Memory Management

Today I implemented a Popup window that displays the contents of a Memory device. The view is like a typical hex memory dump of the data bytes against memory addresses.

You may also specify the size of the memory and the word width (8/16 bits).

Memory Manager

One of the challenges was how to present the data. First I used a grid of Labels or LineEdit nodes, but the LineEdit nodes have an undesirable minimum width that was too large. And there ended up with numerous nodes.

So the next idea was to simply use one Label and populate it with text. This made it easy to output the data and switch views between hex and binary.

But, it would be nice to be able to edit the memory values. This entailed the need to detect the mouse position and relate this to a memory address. I also changed the mouse cursor to a pointing hand since there was no highlighting going on.

I used a mono-spaced font, so this allows for consistent distances between points. Clicking on a data byte value opens a popup that allows for changing the data value.

First I created an edit box for entering the byte value in binary or hex. However, this didn’t seem right with only one character of hex to edit. Also, the entered values need to be validated for allowed values on each change.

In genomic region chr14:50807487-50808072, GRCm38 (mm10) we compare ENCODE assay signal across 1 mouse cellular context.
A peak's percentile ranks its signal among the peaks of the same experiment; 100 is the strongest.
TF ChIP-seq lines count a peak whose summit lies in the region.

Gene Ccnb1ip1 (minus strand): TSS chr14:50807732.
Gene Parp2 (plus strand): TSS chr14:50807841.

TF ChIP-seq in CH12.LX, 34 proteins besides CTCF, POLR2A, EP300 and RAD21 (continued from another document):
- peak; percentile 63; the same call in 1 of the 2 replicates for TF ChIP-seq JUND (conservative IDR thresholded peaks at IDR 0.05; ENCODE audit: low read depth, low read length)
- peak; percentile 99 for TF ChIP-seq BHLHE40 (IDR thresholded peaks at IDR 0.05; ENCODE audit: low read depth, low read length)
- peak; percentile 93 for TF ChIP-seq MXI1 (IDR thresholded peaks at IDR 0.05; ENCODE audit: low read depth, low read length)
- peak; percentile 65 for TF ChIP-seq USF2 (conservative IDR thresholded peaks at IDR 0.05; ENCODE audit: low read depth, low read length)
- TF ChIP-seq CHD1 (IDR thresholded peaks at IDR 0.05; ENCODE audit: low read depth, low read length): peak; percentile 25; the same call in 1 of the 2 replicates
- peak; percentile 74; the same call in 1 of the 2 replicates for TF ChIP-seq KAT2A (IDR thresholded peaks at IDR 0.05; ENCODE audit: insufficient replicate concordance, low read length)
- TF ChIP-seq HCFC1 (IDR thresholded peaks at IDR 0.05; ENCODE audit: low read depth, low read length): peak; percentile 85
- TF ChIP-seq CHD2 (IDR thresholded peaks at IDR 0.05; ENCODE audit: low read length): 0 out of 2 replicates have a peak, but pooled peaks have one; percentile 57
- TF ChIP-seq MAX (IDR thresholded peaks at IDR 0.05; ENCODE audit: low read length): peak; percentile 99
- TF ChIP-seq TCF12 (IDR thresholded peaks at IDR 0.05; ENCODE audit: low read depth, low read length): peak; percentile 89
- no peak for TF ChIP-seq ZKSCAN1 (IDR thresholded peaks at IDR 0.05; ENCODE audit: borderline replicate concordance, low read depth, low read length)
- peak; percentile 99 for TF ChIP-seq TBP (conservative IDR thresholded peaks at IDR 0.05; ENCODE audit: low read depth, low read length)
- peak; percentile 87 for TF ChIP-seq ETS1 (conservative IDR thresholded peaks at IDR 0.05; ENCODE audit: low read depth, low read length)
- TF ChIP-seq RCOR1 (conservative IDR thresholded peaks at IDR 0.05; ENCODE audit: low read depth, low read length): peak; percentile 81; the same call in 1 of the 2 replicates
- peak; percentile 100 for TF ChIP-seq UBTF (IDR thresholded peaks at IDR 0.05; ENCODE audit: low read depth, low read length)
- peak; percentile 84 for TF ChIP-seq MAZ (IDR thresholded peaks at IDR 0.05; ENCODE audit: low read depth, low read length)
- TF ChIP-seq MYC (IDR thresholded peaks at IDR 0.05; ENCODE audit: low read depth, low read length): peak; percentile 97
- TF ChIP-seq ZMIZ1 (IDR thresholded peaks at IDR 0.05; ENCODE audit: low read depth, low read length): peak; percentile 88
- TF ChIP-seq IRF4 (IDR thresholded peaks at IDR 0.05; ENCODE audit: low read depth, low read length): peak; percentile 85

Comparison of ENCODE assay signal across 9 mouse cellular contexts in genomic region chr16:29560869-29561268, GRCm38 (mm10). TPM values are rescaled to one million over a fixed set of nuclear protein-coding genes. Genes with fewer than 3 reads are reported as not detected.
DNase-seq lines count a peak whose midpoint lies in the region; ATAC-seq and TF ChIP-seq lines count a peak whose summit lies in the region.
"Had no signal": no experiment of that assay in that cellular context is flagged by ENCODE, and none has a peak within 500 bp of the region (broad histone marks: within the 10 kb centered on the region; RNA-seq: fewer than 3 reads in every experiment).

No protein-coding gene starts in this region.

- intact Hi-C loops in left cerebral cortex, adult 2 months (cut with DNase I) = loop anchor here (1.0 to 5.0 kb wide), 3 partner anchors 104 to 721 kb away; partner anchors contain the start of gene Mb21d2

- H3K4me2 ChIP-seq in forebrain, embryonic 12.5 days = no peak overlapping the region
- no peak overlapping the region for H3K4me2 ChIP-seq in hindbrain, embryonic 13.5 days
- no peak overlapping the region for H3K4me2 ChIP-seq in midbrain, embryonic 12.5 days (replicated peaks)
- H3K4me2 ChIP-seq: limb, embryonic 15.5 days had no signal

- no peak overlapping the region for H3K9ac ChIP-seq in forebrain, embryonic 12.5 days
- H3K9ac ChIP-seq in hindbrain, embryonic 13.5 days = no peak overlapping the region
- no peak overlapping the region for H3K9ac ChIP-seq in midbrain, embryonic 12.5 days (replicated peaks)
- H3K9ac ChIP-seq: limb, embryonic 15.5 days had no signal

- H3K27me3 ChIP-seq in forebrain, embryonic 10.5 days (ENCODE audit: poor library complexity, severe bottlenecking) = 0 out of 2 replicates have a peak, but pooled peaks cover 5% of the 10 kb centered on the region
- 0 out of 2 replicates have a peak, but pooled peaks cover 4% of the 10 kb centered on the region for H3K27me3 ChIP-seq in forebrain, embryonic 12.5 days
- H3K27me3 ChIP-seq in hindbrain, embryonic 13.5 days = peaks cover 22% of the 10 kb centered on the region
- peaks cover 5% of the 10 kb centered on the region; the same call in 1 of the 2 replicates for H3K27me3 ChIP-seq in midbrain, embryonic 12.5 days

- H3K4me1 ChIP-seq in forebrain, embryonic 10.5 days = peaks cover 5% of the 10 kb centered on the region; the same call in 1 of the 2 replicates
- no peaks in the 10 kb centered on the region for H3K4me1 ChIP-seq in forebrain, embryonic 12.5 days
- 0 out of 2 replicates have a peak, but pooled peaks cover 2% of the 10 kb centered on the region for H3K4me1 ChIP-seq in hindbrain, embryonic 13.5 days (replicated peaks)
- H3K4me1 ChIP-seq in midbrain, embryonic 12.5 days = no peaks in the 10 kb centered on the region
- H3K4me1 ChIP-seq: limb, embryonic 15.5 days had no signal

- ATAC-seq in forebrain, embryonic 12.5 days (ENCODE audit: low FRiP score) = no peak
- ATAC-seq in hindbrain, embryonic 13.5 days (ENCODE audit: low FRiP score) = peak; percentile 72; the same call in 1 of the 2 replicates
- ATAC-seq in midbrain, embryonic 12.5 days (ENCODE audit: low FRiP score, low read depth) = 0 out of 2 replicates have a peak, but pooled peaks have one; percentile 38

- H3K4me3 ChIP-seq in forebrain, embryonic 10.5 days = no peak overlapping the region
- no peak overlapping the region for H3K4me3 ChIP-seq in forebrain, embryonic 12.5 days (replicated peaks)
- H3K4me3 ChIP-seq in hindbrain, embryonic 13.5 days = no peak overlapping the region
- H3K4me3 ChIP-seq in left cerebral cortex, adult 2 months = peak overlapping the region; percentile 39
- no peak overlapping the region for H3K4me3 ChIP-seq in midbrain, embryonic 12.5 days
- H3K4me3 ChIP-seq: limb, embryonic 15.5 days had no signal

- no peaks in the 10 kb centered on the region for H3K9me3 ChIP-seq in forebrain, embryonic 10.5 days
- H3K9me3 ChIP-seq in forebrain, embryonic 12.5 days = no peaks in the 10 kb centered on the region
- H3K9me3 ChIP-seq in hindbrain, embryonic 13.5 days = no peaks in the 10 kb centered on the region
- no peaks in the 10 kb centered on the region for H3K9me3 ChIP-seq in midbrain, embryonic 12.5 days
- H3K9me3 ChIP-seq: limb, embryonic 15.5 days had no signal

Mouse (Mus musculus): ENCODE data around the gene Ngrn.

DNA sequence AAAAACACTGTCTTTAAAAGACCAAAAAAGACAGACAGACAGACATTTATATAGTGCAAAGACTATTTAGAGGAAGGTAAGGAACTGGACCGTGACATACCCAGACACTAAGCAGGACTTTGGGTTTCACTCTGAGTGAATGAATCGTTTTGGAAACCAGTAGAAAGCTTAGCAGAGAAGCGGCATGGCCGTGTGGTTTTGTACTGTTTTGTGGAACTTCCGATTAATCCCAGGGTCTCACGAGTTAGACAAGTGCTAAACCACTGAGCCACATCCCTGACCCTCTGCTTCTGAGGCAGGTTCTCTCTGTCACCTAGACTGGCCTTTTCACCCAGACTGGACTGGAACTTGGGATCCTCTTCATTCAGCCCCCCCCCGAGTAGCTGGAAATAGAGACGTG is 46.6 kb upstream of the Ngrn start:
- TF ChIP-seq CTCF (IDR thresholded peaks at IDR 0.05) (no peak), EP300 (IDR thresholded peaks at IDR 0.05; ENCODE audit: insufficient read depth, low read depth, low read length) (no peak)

A far simpler approach was taken where it was realized that there are only 16 possible byte values, and we may as well simply display the available choices in a grid of buttons. Furthermore, it is trivial to display the values as decimal, hex, and binary.

Oops! No, a 4-bit nibble has 16 possible values. I change this later on in the journey :-)

Memory value editor

Editing the value at address zero.

Pressing one of the buttons changes the value and closes the popup. Also, the current value button grabs focus.

This tool is only meant for very basic memory management. It’s likely, in the future to use say an external code editor to create the byte array. This data would be imported into a memory part. The data will be saved in the circuit with the memory part.

To do

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